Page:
Updated with some more images of Durham Fire Department rescue units. Sources are the Durham Fire Department History Facebook page (first two), Lee Wilson, and Mike Legeros. Click to enlarge:
Plus one montage of the trucks, adding a fifth unit that's pictured earlier in this posting. Left to right, top to bottom: 1957 GMC Civil Defense rescue, late 1960s GMC van, early 1970s GMC/_____, mid-1980s (?) Ford/Frontline, early 1990s International/Frontline (remount). Click to enlarge:
Updated with a pair of Parkwood FD and one more Durham FD image, from Carl David Ellott's The Illustrated History of Rescue and Emergency Services.
With recent news that Parkwood Fire Department will be ending EMS services on July 1, and Durham County EMS becoming the county's lone provider, here are some historical notes on ambulance, rescue, and EMS services in Durham. These are absolutely incomplete, just a one-off compilation of quick research.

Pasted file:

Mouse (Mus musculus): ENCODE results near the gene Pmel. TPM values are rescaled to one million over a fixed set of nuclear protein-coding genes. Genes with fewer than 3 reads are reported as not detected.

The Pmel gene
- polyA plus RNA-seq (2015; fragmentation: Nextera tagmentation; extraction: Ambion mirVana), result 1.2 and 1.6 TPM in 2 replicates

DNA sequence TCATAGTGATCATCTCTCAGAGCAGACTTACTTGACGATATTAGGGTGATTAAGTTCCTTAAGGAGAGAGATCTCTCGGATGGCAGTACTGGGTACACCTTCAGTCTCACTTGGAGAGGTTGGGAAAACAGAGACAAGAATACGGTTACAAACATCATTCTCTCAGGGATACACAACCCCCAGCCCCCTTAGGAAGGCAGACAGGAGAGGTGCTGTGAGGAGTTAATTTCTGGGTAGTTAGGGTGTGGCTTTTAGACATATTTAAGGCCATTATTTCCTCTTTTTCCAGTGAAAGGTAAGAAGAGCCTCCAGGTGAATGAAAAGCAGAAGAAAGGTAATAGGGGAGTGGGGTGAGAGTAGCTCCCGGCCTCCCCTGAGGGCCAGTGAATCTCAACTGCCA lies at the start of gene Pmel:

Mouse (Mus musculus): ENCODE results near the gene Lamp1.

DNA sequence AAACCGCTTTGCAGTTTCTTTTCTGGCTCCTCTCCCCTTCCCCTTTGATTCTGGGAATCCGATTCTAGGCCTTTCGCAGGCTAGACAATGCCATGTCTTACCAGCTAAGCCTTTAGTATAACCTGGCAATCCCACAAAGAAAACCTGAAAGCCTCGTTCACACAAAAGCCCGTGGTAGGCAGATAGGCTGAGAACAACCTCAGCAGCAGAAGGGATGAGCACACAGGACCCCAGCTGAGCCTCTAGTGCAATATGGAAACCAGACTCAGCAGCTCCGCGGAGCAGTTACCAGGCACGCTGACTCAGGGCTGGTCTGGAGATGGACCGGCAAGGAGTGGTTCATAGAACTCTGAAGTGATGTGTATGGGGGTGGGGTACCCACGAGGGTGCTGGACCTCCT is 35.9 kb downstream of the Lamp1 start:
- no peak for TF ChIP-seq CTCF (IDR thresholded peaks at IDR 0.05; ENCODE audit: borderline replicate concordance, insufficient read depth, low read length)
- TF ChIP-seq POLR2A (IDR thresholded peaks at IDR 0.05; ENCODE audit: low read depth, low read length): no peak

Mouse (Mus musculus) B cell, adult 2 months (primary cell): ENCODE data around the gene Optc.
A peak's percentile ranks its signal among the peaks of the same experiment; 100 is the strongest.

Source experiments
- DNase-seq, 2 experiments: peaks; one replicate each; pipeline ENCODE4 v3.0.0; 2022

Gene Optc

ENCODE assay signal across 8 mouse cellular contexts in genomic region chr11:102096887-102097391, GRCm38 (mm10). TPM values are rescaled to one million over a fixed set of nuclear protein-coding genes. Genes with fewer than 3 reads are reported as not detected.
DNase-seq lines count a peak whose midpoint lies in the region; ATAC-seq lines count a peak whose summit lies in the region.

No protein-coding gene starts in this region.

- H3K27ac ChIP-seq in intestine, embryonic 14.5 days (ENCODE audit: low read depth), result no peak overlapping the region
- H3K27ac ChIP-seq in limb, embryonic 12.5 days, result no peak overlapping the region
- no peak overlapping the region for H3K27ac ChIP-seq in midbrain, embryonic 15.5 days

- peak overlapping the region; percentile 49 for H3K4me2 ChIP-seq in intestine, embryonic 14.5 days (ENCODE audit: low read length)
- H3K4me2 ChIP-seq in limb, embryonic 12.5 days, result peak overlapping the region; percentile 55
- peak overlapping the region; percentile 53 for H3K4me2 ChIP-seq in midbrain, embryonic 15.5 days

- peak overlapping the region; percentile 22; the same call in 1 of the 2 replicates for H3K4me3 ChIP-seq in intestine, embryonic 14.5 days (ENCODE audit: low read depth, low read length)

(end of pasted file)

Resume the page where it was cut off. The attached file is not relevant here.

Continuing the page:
Early History - Ambulance services include private providers (including
Beacon Ambulance Service, based in Raleigh), funeral homes (such as
Amey's Funeral Home and Florist, Burthey Funeral Service, Clements
Funeral Service, etc.), and even hospitals. Watts Hospital had at least
one ambulance as shown in this image circa 1940. Same is courtesy the
North Carolina Collection at Durham County Library. See more information:
1960 - Durham FD receives a 1957 GMC rescue truck provided by Durham County Civil Defense. It's housed at Station 2, and is manned by firefighters who were trained by the Red Cross in first aid.